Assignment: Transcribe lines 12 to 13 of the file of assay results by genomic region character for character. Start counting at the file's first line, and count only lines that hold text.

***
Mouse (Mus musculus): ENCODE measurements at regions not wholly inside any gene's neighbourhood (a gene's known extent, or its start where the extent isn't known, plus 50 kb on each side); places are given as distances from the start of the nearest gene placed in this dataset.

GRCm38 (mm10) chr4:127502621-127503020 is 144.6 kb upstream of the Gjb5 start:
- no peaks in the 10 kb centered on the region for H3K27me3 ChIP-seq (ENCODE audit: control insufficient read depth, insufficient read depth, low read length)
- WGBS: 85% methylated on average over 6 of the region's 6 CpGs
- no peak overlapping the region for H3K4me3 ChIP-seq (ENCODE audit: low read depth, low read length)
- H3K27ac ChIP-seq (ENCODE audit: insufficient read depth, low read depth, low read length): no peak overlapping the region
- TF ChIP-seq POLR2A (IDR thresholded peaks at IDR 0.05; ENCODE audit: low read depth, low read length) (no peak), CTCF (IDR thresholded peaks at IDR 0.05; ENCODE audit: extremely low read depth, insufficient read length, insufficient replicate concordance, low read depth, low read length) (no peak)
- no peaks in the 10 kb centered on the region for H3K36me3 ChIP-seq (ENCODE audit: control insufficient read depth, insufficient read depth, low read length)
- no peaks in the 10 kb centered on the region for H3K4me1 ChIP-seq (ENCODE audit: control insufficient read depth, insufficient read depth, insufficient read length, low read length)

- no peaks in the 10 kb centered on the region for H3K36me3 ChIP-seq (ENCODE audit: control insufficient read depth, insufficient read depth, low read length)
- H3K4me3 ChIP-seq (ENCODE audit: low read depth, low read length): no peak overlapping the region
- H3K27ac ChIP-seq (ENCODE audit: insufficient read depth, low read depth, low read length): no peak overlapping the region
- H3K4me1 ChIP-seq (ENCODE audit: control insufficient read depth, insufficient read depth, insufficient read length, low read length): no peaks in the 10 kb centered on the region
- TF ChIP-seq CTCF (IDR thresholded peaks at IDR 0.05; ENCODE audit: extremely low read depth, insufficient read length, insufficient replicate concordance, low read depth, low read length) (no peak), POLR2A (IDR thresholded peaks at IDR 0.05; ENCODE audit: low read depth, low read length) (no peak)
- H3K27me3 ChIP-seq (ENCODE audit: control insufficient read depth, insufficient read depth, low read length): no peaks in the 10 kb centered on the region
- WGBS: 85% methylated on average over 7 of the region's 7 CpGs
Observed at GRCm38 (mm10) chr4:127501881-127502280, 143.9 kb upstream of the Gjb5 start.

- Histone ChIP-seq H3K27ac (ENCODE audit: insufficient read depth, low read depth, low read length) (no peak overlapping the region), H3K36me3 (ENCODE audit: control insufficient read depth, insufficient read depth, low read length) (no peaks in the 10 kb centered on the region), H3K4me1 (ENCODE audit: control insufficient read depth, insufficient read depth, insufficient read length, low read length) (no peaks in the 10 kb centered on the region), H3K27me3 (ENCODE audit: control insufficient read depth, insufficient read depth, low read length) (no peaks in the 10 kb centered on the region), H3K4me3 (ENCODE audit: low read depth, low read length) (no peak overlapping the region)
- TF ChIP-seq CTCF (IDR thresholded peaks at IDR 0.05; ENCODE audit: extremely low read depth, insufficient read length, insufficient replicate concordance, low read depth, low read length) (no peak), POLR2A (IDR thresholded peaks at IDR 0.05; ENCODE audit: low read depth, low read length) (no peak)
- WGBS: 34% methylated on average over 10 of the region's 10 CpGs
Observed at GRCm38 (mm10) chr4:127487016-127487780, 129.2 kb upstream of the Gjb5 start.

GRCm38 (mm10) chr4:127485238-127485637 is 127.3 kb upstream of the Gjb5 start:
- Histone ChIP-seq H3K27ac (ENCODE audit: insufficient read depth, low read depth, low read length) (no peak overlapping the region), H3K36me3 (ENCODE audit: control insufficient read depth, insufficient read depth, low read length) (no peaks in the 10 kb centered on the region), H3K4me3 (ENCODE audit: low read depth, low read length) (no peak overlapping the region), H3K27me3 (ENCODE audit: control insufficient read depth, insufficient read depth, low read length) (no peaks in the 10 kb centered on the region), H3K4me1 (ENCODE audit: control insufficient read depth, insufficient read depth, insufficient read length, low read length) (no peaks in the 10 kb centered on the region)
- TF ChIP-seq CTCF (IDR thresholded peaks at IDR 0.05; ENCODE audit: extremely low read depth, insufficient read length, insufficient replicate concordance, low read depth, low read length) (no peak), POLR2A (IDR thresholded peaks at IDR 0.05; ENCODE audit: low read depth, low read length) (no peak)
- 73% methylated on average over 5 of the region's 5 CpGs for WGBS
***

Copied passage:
- H3K27ac ChIP-seq (ENCODE audit: insufficient read depth, low read depth, low read length): no peak overlapping the region
- H3K4me1 ChIP-seq (ENCODE audit: control insufficient read depth, insufficient read depth, insufficient read length, low read length): no peaks in the 10 kb centered on the region